Indoor masks back at U of Vermont; hospital to require jabs

BURLINGTON, Vt. (AP) — The University of Vermont reinstated an indoor mask requirement for all faculty, staff, students, and visitors on the Burlington campus, officials said Friday.

Also on Friday the UVM Health Network announced that beginning Oct. 1 it will require all its nearly 15,000 employees at its seven locations in Vermont and New York to be vaccinated against COVID-19 or undergo weekly testing.

The requirements come as Vermont and much of the country is coping with another surge of COVID-19 cases, many linked to the more transmissible delta variant of the virus.

“We will continue to monitor the rate of COVID-19 cases on campus, in Vermont, and across the region and will adjust this requirement if conditions warrant,” UVM Provost Patricia Prelock and Gary Derr said in a message to the campus community.

Last month, the university endorsed a plan to require COVID-19 vaccination for all students enrolled this fall. Currently, more than 90% of new and returning UVM students have been vaccinated.

In Chittenden County, where UVM is located, the vaccination rate for people aged 18 to 29 stands at 62%.

In a statement, UVM Health Network President Dr. John Brumsted said the vaccination requirement would apply to everyone.

Vaccination rates vary at the network’s seven different campuses in Vermont and New York, from a low of 82% at the Alice Hyde Medical Center in Malone, New York, to 92% at the Elizabethtown Community Hospital in New York.

The rate at the main hospital, the UVM Medical Center in Burlington is 84%, including 90% of the patient-facing staff, hospital spokesman Neal Goswami said in an email.

“We are not alone in this decision,” Brumsted said in a statement. “Regionally, and across the country, many types of employers – including hospitals and health systems – have instituted mandatory vaccination as a next step as COVID-19 cases continue to rise.”



The Vermont Department of Labor is reminding people collecting unemployment benefits that the expansion of benefits through federal coronavirus relief programs is ending next month. The program is currently paying people an additional $300 per week on top of the regular state payments.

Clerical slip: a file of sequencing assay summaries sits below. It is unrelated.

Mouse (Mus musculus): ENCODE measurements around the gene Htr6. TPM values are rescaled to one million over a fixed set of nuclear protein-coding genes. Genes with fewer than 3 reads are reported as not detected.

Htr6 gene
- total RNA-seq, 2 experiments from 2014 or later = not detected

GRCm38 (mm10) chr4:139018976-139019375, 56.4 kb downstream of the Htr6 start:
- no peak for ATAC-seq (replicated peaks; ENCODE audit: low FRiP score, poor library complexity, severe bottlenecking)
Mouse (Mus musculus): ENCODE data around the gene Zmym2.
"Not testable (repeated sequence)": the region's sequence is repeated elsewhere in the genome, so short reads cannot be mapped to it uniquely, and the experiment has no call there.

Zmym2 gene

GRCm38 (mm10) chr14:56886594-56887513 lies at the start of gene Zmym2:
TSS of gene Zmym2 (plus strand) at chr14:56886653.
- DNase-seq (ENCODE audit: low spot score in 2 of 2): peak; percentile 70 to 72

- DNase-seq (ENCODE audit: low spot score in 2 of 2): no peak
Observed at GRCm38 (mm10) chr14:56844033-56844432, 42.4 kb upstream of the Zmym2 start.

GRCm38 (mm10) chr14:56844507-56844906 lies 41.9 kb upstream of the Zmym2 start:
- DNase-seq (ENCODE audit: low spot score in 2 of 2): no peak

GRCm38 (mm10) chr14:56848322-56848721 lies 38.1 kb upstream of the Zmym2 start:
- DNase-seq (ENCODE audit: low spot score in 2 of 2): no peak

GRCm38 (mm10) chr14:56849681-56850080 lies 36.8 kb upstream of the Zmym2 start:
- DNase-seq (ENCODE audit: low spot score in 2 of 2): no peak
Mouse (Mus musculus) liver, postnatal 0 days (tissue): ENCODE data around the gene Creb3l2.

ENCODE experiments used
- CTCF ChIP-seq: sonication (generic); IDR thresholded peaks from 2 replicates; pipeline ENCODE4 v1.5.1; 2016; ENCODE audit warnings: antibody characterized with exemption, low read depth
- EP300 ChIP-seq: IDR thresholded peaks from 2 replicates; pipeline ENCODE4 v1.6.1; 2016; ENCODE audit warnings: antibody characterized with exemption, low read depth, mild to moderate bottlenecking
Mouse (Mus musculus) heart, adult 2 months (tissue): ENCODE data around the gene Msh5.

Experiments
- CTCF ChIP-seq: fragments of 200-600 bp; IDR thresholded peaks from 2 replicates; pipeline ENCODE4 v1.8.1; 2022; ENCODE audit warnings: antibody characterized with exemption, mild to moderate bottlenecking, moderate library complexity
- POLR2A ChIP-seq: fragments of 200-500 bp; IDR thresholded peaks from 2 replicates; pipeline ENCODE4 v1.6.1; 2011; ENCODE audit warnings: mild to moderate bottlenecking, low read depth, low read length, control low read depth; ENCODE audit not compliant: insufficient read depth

Vermont Labor Commissioner Michael Harrington said Friday that about 9,000 people will be losing their benefits entirely after the federal program ends Sept. 6.

There are currently about 5,500 people who are collecting regular state unemployment benefits. Those individuals will continue to collect the regular state benefits, but they will no longer see the additional $300.

Since the program began the department issued more than 2.3 million payments to more than 100,000 Vermonters who received a total of more than $1.7 billion.



On Friday, the Vermont Department of Health reported nearly 90 new cases, bringing the statewide total since the pandemic began to 25,320.

There were 12 people hospitalized, including eight in intensive care.

No new fatalities were reported, leaving the statewide total at 260.

The seven-day rolling average of daily new cases in Vermont has risen over the past two weeks from 16.86 new cases per day on July 21 to 55.57 new cases per day on Aug. 4.

The Associated Press is using data collected by Johns Hopkins University Center for Systems Science and Engineering to measure outbreak caseloads and deaths across the United States.